Here in Isaiah Jesus speaks tenderly to Jerusalem. Israel needed comfort because of her past. Her leaders had failed and betrayed her. Her people were taken captive and sent into exile. Her history was one of shame. Her lament was well captured by these words from Psalm 137.

By the rivers of Babylon we sat and wept when we remembered Zion... for there our captors asked us for songs, our tormentors demanded songs of joy; they said, "Sing us one of the songs of Zion." How can we sing the Lord's songs while in a foreign land?

The message of comfort, Brad said, is needed today more than ever. Wars and the pathetic wreckage of broken lives has left us groping for hope.

And like the compassion a father has for his children's pain, so God has compassion on us.

When we speak of God comforting a wayward, blundering, unhappy world, it might feel a bit remote. This message of comfort is, however, for individuals... what Advent is to me.

Cynics see a world of drab mediocrity and compromise. But in truth, they are blind to the fortitude and gallantry exhibited everywhere, every day. This world is populated by troubled spirits burdened by many cares, yet not complaining. We see anxious parents, young people struggling with temptation, workers being threatened by layoffs, individual struggling with conflicts no one can understand except the one going through it, loneliness, disabilities, memories that bring shame and regret... and yet, behold the courage, and the graciousness with which so many comport themselves.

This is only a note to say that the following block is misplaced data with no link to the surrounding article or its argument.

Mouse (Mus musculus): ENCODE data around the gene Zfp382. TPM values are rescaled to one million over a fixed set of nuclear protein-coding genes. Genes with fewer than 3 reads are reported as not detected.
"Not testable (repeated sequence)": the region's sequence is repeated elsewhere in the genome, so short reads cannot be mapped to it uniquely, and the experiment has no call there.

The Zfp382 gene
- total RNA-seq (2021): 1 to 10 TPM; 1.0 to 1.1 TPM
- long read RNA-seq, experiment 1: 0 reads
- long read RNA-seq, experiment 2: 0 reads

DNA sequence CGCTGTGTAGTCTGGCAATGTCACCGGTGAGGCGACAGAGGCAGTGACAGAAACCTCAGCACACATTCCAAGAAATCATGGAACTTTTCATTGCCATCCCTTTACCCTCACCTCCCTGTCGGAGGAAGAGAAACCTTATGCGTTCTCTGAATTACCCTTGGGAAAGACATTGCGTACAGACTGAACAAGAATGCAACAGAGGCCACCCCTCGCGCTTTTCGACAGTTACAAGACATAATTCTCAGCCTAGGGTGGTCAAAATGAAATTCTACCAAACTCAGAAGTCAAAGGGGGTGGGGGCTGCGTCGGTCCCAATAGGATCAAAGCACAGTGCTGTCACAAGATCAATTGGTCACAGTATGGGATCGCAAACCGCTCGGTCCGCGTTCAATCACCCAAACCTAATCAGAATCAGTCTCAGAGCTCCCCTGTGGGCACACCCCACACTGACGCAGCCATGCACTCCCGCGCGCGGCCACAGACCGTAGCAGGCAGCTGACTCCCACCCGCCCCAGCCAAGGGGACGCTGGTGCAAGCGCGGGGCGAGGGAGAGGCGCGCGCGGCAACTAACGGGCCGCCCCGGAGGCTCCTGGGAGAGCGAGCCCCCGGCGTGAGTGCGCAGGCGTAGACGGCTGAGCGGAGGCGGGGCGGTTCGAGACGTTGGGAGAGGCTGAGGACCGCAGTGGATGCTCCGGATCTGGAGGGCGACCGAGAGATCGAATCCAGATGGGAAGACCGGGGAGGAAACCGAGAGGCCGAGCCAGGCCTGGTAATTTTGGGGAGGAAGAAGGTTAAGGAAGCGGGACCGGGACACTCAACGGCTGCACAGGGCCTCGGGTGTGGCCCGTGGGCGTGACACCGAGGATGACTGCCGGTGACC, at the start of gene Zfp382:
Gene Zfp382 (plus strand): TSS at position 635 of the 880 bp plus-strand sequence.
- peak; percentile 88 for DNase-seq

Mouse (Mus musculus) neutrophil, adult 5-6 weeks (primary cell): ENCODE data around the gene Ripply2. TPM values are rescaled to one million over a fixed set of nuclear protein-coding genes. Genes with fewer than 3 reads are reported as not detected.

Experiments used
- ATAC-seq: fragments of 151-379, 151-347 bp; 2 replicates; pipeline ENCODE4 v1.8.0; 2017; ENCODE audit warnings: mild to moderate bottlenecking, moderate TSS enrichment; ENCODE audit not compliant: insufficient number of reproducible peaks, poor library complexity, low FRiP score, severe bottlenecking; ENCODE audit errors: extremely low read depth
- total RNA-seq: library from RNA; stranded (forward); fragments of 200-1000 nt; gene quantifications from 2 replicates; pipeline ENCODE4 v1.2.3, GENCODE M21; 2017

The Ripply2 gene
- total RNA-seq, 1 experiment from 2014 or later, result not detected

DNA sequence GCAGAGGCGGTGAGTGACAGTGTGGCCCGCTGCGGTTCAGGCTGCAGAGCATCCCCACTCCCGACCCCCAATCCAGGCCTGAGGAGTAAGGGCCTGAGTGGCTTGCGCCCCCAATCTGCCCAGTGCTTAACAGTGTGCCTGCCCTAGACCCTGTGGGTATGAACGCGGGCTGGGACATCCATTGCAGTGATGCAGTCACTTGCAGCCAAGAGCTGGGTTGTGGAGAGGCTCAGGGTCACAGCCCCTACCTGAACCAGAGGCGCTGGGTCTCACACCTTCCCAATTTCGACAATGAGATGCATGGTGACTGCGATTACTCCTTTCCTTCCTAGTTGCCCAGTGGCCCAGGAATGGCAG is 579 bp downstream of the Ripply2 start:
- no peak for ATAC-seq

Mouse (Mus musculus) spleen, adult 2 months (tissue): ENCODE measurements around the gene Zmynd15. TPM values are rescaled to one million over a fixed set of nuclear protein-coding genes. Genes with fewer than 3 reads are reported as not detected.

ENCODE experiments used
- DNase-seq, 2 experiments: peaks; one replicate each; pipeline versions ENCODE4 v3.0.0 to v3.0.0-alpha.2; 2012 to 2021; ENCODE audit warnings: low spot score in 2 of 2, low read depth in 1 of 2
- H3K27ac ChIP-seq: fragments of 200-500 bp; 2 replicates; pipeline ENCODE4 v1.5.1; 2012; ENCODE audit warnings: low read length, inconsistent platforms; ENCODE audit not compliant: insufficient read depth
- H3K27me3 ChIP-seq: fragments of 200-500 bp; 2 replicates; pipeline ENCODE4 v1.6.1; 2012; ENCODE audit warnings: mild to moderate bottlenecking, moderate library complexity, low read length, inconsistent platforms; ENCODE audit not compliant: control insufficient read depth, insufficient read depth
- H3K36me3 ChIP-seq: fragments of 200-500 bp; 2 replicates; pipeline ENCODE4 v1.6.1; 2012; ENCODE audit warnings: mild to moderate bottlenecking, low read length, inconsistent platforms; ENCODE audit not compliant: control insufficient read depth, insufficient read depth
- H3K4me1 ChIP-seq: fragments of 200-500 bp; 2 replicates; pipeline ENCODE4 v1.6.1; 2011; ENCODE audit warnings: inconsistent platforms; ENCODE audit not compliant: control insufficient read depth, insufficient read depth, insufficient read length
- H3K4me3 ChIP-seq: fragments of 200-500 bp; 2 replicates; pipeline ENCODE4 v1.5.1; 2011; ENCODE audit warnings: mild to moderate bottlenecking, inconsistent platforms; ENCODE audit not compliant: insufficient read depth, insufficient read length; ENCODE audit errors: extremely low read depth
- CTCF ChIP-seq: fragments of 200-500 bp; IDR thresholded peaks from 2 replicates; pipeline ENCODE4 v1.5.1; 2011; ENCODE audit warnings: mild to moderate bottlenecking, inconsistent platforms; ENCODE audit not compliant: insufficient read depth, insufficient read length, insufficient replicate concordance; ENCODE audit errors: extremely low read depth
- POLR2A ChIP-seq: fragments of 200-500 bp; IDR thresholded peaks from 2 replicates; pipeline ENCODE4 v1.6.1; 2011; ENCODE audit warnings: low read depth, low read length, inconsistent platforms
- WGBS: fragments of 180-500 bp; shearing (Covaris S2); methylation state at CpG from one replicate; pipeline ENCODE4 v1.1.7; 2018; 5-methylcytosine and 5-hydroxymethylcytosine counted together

Have you ever wished you could comfort one person in need rather than have all the knowledge in the world?

Jesus Himself saw much anguish... lepers, blind, confused, lost... and He had compassion on them all. And here is the greatest thing: when you see this compassionate Jesus, you are seeing God.

You mustn't carry you burden alone any longer. God is with you, and in you.

Most significantly, there is one comfort we need more than any other, even more than the calming of our fears and soothing of sorrows. He alone can bring forgiveness for sins, our greatest need. As the passage in Isaiah proclaims, "Speak tenderly to Jerusalem, ...that her iniquity is forgiven."

THIS is the authentic thrill of advent. To hear the God of all creation say the past is done, finished, and you are welcome here.

It is on this level that God's greatest work is done. O come, Emmanuel.